Your data is essentially auto-divided into "Dimensions" and "Measures." Please watch Tableau introductory videos to learn the difference. You have many options to visualize the data; we are going to build a quick map. We want to see each hospital listed individually on a map and color coded by its HCAHPS score. To do this, we need to know the longitude and latitude of each hospital; thankfully the dataset we connected to already has this data under "Measures." Note that there are two sets of longitude and latitude: one set says "location latitude" (this is directly from CMS' data set) and the other set says "generated" (this is a calculated latitude or longitude based on the zip code [that's my understanding, I may be wrong]). Because there may be more than one hospital in a single zip code, you want to avoid the "generated" data and instead using the ones labelled as "location latitude" (and longitude). The other reason to do this is because by using the actual long/lat data, the hospital will be placed accurately on the map, whereas otherwise it would be placed at the zip code marker. 

Drag "location latitude" (from under "Measures") to the empty white box next to "Rows" (at the top). And then drag "location longitude" to "Columns." It  should look like this afterwards:

Next, we want to focus on just one HCAHPS question at a time, so we will add a filter. Drag "Hcahps Question" from the "Dimensions" section into the "Filters" box to the left of the map. Scroll down the options of what to filter, and choose which question you want to visualize. I chose the next to last one, "Patients who reported YES, they would definitely recommend the hospital," because I think that is the best overall measure of patient satisfaction (Likelihood to Recommend).

Next comes the fun part --- we need to actually add the hospitals to the map. So drag "Hospital Name" from the Dimensions section into the white box labelled "Marks". Drag it UNDER the tooltip, not into it (for now). You should see each hospital as a little dot on the map now. Tableau knows where to put each one because each hospital is mapped to a specific longitude and latitude. Amazing.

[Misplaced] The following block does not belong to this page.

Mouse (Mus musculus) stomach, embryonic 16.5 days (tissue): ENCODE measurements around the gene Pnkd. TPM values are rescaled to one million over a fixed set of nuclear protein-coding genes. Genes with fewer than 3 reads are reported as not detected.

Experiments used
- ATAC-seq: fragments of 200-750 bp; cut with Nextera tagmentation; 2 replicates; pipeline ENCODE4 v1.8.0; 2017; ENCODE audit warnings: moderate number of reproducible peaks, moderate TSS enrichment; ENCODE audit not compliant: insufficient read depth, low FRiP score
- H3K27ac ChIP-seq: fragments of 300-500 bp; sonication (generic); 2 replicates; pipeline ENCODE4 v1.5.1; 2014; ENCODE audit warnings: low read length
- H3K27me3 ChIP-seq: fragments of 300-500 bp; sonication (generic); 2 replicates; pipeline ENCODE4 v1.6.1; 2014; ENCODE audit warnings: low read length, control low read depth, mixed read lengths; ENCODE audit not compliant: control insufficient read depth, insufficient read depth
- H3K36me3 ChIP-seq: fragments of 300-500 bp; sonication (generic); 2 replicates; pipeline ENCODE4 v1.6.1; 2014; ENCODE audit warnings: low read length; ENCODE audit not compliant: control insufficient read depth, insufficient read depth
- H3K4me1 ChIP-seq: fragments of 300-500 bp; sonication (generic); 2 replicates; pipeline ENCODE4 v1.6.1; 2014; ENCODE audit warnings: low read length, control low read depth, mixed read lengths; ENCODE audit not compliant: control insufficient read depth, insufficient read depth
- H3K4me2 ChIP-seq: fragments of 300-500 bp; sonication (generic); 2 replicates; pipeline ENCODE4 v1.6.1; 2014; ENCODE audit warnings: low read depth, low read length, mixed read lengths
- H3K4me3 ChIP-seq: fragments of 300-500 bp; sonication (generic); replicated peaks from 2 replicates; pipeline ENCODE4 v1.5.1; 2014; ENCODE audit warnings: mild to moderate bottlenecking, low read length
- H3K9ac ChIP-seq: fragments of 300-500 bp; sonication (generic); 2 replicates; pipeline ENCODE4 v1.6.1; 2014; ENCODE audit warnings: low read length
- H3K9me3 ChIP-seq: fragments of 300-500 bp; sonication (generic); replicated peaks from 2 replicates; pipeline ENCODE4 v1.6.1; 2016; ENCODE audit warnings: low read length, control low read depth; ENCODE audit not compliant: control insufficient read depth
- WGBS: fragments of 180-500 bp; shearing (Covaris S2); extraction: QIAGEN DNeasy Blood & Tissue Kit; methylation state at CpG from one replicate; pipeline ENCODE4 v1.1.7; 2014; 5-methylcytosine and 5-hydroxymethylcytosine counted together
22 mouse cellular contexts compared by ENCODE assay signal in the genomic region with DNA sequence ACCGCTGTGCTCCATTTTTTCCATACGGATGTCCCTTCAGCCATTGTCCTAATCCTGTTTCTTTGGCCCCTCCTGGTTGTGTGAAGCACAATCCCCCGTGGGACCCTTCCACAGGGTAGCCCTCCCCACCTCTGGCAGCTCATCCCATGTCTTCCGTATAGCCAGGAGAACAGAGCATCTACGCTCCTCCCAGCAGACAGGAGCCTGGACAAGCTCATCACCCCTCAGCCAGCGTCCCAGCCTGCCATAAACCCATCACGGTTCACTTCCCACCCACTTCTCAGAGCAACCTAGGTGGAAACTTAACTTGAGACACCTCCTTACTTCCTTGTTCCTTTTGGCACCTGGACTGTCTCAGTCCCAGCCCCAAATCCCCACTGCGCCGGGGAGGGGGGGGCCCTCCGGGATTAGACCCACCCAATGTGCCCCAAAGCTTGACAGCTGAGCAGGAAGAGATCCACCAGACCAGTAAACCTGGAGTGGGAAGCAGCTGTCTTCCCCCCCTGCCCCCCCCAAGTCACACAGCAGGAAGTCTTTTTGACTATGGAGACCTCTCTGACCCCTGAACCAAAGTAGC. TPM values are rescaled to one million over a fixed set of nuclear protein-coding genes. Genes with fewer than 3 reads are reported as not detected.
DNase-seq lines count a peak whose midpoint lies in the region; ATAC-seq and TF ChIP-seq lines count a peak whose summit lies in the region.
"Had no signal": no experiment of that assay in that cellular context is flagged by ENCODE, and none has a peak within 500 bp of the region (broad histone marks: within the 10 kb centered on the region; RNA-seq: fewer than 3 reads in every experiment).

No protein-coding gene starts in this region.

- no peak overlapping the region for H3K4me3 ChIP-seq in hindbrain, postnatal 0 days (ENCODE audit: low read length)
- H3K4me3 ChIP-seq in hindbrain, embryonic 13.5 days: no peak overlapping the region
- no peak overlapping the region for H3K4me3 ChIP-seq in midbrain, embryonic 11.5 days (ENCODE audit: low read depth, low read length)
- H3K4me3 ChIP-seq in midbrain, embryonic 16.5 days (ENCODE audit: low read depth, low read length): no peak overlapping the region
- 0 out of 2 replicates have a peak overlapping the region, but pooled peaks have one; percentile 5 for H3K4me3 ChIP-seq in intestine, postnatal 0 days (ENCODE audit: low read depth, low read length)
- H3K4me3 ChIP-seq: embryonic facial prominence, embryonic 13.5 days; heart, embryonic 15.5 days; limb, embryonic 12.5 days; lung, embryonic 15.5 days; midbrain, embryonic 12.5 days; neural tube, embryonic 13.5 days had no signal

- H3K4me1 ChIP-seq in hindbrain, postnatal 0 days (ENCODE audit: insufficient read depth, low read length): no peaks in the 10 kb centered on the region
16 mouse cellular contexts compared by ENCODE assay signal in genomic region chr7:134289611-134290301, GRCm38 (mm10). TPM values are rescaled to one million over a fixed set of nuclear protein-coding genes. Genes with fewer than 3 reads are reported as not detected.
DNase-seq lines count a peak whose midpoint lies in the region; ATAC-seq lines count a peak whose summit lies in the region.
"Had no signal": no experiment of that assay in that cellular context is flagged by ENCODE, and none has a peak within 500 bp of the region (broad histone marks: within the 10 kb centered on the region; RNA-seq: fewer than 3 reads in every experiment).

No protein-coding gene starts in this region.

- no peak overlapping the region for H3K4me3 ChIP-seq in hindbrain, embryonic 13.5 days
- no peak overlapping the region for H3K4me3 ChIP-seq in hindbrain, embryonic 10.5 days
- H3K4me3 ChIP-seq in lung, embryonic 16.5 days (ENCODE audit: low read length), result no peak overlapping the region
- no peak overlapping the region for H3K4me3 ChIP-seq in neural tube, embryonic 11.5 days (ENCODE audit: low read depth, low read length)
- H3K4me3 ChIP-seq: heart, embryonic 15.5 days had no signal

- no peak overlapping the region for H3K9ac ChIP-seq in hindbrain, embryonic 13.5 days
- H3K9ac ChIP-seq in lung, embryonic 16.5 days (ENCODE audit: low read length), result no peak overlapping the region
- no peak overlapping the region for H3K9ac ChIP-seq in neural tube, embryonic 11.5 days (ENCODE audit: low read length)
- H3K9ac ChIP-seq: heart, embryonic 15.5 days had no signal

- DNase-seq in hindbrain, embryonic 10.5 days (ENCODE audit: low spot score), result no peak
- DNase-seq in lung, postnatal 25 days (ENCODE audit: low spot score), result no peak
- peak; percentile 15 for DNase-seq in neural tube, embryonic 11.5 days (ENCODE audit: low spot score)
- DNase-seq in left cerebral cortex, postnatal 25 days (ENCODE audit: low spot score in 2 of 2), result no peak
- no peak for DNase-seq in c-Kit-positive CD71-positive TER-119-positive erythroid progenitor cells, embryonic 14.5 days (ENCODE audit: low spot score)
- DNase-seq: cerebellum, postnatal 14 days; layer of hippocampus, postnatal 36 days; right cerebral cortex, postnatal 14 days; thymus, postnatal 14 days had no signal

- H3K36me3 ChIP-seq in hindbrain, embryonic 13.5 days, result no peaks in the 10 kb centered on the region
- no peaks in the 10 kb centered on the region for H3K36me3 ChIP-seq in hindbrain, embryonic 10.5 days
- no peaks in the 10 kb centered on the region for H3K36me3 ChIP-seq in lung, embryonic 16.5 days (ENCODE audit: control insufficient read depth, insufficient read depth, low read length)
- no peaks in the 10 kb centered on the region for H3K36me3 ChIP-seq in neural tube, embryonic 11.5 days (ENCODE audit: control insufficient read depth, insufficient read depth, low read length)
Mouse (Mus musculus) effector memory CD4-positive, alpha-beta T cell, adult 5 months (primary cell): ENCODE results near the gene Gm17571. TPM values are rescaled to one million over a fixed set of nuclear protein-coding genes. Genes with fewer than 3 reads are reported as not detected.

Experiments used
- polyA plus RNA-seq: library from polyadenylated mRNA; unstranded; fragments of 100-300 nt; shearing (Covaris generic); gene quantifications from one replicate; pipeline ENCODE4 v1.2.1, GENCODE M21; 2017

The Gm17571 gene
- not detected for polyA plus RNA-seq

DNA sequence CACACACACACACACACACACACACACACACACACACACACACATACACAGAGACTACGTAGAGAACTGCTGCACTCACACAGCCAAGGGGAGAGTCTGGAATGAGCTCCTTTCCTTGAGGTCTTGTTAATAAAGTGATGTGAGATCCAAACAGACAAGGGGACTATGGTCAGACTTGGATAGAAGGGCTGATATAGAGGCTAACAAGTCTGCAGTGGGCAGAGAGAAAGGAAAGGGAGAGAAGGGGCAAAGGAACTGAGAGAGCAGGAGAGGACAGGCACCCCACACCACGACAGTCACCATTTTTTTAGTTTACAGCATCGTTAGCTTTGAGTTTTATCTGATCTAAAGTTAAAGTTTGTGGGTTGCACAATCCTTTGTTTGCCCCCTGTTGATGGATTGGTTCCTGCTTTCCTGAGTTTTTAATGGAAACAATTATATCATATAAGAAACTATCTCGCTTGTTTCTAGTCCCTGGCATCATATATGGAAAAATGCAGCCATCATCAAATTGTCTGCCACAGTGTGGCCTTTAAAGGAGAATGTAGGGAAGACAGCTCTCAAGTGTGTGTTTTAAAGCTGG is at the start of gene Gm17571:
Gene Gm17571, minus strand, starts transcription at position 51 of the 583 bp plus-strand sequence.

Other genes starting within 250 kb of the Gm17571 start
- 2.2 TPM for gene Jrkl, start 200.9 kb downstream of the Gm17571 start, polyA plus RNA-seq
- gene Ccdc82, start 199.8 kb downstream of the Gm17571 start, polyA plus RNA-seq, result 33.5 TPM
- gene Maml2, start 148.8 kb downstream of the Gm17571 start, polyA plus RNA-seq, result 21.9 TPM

Now, we want to color-code each hospital by its score. So drag "Hcahps Answer Percent" from the Measures section into the "Color" box under "Marks."

Now each hospital should be color coded by its Hcahps score for the question you clicked in the filter. But notice that every hospital looks red and the scale for the score goes up to 620. That's because it is set to "SUM". We need to change it to average. Click on the green oval labelled "SUM(Hcanps An.." in the Marks section, then "Measure" then "Average". Zoom the map out. It should look something like this:

Now click on "Hcahps Question P.." in the Filters section and check off "Show Quick Filter". This will create a clickable filter on the right, so that you can choose different HCAHPS questions.

Now, we want to make sure that when we click on a dot we see the name of the hospital and its score. Click on the rounded box labelled "Tooltip." It should be empty. Click on "Insert" to insert whatever fields you want to add and you can manually type in labels for those fields. Here is what mine looks like:

Click OK. Now when you click on a hospital dot, you should see the hospital name and score.

Really awesome! Tableau can do so much more than this, but this is a great way to get your feet wet.

Now you can click on File > Save to Web to save or share this creation of yours.

You should know a couple things: with Tableau Public, which is free, your data visualizations are public. If you want to analyze non-public or secure data then you will need to purchase a different version of Tableau.